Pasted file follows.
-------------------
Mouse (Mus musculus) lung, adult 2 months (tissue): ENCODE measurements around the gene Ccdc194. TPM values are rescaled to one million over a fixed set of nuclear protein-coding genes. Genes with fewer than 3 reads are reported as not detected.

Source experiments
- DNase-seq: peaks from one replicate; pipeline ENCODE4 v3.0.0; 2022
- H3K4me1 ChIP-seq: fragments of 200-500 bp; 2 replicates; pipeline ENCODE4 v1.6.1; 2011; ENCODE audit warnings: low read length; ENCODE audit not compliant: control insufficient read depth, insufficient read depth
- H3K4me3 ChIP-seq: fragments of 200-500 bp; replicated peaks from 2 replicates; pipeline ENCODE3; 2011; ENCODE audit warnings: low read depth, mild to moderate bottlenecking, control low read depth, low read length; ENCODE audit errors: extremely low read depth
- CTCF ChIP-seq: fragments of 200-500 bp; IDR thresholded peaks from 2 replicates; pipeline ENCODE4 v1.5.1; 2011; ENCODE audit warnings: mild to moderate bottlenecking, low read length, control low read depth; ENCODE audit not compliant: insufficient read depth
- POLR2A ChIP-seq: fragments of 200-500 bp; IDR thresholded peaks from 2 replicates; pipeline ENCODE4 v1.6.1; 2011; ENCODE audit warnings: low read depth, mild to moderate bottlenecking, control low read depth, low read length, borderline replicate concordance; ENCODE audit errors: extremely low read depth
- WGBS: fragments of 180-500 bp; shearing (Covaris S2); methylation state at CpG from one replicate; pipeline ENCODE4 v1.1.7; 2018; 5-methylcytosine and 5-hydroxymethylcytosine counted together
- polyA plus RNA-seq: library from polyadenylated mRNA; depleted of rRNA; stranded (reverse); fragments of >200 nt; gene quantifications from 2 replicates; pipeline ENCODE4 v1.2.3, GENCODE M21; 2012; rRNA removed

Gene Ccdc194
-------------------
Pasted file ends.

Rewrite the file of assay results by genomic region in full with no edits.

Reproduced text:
Mouse (Mus musculus) lung, adult 2 months (tissue): ENCODE measurements around the gene Ccdc194. TPM values are rescaled to one million over a fixed set of nuclear protein-coding genes. Genes with fewer than 3 reads are reported as not detected.

Source experiments
- DNase-seq: peaks from one replicate; pipeline ENCODE4 v3.0.0; 2022
- H3K4me1 ChIP-seq: fragments of 200-500 bp; 2 replicates; pipeline ENCODE4 v1.6.1; 2011; ENCODE audit warnings: low read length; ENCODE audit not compliant: control insufficient read depth, insufficient read depth
- H3K4me3 ChIP-seq: fragments of 200-500 bp; replicated peaks from 2 replicates; pipeline ENCODE3; 2011; ENCODE audit warnings: low read depth, mild to moderate bottlenecking, control low read depth, low read length; ENCODE audit errors: extremely low read depth
- CTCF ChIP-seq: fragments of 200-500 bp; IDR thresholded peaks from 2 replicates; pipeline ENCODE4 v1.5.1; 2011; ENCODE audit warnings: mild to moderate bottlenecking, low read length, control low read depth; ENCODE audit not compliant: insufficient read depth
- POLR2A ChIP-seq: fragments of 200-500 bp; IDR thresholded peaks from 2 replicates; pipeline ENCODE4 v1.6.1; 2011; ENCODE audit warnings: low read depth, mild to moderate bottlenecking, control low read depth, low read length, borderline replicate concordance; ENCODE audit errors: extremely low read depth
- WGBS: fragments of 180-500 bp; shearing (Covaris S2); methylation state at CpG from one replicate; pipeline ENCODE4 v1.1.7; 2018; 5-methylcytosine and 5-hydroxymethylcytosine counted together
- polyA plus RNA-seq: library from polyadenylated mRNA; depleted of rRNA; stranded (reverse); fragments of >200 nt; gene quantifications from 2 replicates; pipeline ENCODE4 v1.2.3, GENCODE M21; 2012; rRNA removed

Gene Ccdc194